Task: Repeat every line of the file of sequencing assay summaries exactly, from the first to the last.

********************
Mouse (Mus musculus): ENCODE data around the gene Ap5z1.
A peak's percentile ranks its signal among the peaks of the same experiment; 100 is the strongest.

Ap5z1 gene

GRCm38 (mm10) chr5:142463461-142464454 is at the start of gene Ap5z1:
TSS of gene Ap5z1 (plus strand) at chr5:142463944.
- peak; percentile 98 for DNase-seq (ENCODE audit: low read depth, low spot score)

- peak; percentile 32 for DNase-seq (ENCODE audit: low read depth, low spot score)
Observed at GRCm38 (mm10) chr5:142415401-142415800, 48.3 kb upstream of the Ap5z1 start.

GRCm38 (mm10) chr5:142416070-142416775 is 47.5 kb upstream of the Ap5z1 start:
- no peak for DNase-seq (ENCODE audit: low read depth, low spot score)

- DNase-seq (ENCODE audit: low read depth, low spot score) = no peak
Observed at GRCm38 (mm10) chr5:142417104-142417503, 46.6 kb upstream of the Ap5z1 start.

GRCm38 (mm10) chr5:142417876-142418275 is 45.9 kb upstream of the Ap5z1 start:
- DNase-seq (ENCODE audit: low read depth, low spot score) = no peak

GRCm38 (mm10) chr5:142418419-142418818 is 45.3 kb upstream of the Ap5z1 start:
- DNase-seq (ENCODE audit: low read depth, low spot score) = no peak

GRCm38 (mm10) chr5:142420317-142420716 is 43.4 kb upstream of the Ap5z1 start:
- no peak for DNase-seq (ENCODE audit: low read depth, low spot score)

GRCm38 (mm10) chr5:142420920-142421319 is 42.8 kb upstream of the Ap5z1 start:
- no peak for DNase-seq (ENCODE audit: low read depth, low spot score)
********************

Mouse (Mus musculus): ENCODE data around the gene Ap5z1.
A peak's percentile ranks its signal among the peaks of the same experiment; 100 is the strongest.

Ap5z1 gene

GRCm38 (mm10) chr5:142463461-142464454 is at the start of gene Ap5z1:
TSS of gene Ap5z1 (plus strand) at chr5:142463944.
- peak; percentile 98 for DNase-seq (ENCODE audit: low read depth, low spot score)

- peak; percentile 32 for DNase-seq (ENCODE audit: low read depth, low spot score)
Observed at GRCm38 (mm10) chr5:142415401-142415800, 48.3 kb upstream of the Ap5z1 start.

GRCm38 (mm10) chr5:142416070-142416775 is 47.5 kb upstream of the Ap5z1 start:
- no peak for DNase-seq (ENCODE audit: low read depth, low spot score)

- DNase-seq (ENCODE audit: low read depth, low spot score) = no peak
Observed at GRCm38 (mm10) chr5:142417104-142417503, 46.6 kb upstream of the Ap5z1 start.

GRCm38 (mm10) chr5:142417876-142418275 is 45.9 kb upstream of the Ap5z1 start:
- DNase-seq (ENCODE audit: low read depth, low spot score) = no peak

GRCm38 (mm10) chr5:142418419-142418818 is 45.3 kb upstream of the Ap5z1 start:
- DNase-seq (ENCODE audit: low read depth, low spot score) = no peak

GRCm38 (mm10) chr5:142420317-142420716 is 43.4 kb upstream of the Ap5z1 start:
- no peak for DNase-seq (ENCODE audit: low read depth, low spot score)

GRCm38 (mm10) chr5:142420920-142421319 is 42.8 kb upstream of the Ap5z1 start:
- no peak for DNase-seq (ENCODE audit: low read depth, low spot score)